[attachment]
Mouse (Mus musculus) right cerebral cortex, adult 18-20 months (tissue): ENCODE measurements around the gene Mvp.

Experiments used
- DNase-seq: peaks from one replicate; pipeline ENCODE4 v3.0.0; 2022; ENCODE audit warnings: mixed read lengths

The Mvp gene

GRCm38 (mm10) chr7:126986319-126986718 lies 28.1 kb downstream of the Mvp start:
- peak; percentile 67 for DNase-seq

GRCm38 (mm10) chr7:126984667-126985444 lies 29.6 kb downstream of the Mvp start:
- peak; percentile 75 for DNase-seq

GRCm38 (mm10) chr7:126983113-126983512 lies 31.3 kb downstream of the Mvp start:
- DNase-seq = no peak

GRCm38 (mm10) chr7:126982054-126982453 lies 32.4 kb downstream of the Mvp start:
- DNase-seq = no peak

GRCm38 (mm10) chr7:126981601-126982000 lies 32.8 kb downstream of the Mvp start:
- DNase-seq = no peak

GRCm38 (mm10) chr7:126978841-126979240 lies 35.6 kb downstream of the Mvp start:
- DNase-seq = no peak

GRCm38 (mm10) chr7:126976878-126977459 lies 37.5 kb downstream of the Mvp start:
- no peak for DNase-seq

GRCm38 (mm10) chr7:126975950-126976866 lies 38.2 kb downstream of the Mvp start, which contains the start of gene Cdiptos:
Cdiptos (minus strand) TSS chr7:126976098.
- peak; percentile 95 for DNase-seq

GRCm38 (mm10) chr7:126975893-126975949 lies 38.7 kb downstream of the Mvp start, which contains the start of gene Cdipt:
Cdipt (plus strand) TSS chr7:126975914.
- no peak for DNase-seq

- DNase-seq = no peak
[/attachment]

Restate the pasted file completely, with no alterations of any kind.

Mouse (Mus musculus) right cerebral cortex, adult 18-20 months (tissue): ENCODE measurements around the gene Mvp.

Experiments used
- DNase-seq: peaks from one replicate; pipeline ENCODE4 v3.0.0; 2022; ENCODE audit warnings: mixed read lengths

The Mvp gene

GRCm38 (mm10) chr7:126986319-126986718 lies 28.1 kb downstream of the Mvp start:
- peak; percentile 67 for DNase-seq

GRCm38 (mm10) chr7:126984667-126985444 lies 29.6 kb downstream of the Mvp start:
- peak; percentile 75 for DNase-seq

GRCm38 (mm10) chr7:126983113-126983512 lies 31.3 kb downstream of the Mvp start:
- DNase-seq = no peak

GRCm38 (mm10) chr7:126982054-126982453 lies 32.4 kb downstream of the Mvp start:
- DNase-seq = no peak

GRCm38 (mm10) chr7:126981601-126982000 lies 32.8 kb downstream of the Mvp start:
- DNase-seq = no peak

GRCm38 (mm10) chr7:126978841-126979240 lies 35.6 kb downstream of the Mvp start:
- DNase-seq = no peak

GRCm38 (mm10) chr7:126976878-126977459 lies 37.5 kb downstream of the Mvp start:
- no peak for DNase-seq

GRCm38 (mm10) chr7:126975950-126976866 lies 38.2 kb downstream of the Mvp start, which contains the start of gene Cdiptos:
Cdiptos (minus strand) TSS chr7:126976098.
- peak; percentile 95 for DNase-seq

GRCm38 (mm10) chr7:126975893-126975949 lies 38.7 kb downstream of the Mvp start, which contains the start of gene Cdipt:
Cdipt (plus strand) TSS chr7:126975914.
- no peak for DNase-seq

- DNase-seq = no peak